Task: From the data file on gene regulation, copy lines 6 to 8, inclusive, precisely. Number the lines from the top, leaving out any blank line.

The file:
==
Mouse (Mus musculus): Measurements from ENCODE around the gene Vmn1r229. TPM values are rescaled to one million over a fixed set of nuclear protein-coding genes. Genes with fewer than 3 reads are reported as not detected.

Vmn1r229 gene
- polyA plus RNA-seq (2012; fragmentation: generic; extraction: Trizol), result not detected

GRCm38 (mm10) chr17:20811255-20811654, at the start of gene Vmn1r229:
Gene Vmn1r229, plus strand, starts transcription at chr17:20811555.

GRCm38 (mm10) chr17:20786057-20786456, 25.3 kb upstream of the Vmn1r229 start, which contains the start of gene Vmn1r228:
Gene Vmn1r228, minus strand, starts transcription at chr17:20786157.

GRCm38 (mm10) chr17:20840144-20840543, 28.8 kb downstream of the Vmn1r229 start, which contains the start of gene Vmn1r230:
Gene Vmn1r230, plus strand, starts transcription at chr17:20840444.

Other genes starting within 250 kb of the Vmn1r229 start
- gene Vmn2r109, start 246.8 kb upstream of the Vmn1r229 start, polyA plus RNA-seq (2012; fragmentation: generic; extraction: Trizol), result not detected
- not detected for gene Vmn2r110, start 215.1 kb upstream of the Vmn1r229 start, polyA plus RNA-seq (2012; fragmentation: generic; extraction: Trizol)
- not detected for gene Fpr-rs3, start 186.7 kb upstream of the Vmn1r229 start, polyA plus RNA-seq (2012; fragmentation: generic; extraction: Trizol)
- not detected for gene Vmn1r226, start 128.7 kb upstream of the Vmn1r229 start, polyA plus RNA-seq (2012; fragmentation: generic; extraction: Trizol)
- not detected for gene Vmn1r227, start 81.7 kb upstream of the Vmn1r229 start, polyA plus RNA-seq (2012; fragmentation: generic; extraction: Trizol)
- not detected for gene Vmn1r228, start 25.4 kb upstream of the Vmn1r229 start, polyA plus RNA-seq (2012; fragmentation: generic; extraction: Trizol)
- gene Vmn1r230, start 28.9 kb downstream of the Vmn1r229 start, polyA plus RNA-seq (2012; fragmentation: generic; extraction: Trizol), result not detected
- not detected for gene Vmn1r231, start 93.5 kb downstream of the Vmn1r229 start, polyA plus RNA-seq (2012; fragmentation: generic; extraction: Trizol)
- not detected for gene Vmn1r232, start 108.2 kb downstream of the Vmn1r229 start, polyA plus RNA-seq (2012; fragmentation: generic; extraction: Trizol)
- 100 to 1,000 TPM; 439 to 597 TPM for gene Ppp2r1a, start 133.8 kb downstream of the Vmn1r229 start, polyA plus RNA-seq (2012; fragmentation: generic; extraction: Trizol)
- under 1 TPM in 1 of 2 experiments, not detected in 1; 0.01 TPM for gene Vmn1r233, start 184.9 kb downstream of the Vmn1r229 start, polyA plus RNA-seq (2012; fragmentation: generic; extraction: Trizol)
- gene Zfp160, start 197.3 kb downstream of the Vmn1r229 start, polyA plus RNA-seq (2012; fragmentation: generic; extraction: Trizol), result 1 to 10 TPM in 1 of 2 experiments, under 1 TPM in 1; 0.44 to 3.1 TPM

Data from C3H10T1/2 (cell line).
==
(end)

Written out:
GRCm38 (mm10) chr17:20786057-20786456, 25.3 kb upstream of the Vmn1r229 start, which contains the start of gene Vmn1r228:
Gene Vmn1r228, minus strand, starts transcription at chr17:20786157.

GRCm38 (mm10) chr17:20840144-20840543, 28.8 kb downstream of the Vmn1r229 start, which contains the start of gene Vmn1r230: